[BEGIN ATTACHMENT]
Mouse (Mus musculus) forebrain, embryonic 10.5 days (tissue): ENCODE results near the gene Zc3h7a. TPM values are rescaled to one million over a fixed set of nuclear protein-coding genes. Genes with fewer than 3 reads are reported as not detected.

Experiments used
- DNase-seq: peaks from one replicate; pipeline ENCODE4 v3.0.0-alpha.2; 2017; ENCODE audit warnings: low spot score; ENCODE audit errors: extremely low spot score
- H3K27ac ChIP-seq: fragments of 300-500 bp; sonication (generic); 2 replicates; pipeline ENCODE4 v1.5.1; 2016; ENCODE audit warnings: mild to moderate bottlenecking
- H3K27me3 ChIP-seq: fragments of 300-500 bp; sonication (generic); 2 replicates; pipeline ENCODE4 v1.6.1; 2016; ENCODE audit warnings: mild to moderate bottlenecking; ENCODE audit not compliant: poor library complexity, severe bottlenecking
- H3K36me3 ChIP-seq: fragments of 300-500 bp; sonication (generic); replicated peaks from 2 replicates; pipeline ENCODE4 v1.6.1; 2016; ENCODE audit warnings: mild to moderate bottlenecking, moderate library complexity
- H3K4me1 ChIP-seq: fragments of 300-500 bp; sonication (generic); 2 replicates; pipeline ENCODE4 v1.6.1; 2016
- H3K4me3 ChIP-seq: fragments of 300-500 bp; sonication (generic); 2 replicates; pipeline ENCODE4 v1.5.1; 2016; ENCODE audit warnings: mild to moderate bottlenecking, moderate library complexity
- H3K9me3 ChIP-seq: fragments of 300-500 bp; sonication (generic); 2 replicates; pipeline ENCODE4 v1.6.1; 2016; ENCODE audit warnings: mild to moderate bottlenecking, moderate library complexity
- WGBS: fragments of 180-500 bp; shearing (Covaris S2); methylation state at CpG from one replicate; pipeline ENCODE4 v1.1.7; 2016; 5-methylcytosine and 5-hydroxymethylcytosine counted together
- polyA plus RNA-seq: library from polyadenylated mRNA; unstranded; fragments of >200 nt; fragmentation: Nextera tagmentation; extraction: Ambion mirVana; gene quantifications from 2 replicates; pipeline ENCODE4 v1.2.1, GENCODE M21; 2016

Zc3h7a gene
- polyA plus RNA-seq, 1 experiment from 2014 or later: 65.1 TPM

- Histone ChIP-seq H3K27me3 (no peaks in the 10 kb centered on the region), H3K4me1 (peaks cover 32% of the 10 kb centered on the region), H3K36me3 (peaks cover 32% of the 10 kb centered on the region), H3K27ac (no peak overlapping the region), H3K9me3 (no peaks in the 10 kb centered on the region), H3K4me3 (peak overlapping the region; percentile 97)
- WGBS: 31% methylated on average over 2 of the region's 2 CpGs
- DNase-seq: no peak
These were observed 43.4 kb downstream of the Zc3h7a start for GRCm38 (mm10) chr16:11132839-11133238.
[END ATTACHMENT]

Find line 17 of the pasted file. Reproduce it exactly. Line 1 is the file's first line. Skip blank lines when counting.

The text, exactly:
These were observed 43.4 kb downstream of the Zc3h7a start for GRCm38 (mm10) chr16:11132839-11133238.